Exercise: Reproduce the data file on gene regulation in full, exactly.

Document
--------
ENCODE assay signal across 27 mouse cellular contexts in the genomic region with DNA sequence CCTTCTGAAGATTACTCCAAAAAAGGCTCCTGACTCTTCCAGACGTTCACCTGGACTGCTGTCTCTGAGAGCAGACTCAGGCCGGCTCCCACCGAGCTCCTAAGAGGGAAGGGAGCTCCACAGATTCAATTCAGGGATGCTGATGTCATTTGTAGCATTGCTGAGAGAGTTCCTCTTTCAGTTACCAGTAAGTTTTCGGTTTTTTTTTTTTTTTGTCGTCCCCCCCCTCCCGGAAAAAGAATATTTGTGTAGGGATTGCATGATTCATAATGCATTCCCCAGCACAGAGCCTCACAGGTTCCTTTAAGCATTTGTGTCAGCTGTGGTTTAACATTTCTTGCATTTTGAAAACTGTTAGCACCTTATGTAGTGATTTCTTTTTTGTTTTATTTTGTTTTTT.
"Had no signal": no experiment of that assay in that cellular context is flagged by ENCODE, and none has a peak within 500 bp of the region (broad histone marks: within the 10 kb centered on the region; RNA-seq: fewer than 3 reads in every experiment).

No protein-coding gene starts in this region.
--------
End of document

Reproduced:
ENCODE assay signal across 27 mouse cellular contexts in the genomic region with DNA sequence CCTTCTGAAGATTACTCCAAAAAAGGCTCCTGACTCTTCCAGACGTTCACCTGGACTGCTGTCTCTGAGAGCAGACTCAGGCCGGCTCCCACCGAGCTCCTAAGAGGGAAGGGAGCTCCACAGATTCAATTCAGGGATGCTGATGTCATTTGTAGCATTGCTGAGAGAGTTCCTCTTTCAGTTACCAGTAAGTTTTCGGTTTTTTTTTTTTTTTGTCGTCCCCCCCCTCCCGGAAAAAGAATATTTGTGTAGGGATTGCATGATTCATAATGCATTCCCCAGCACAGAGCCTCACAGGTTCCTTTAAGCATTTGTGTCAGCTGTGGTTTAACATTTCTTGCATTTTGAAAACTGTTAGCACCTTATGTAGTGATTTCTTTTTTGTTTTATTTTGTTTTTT.
"Had no signal": no experiment of that assay in that cellular context is flagged by ENCODE, and none has a peak within 500 bp of the region (broad histone marks: within the 10 kb centered on the region; RNA-seq: fewer than 3 reads in every experiment).

No protein-coding gene starts in this region.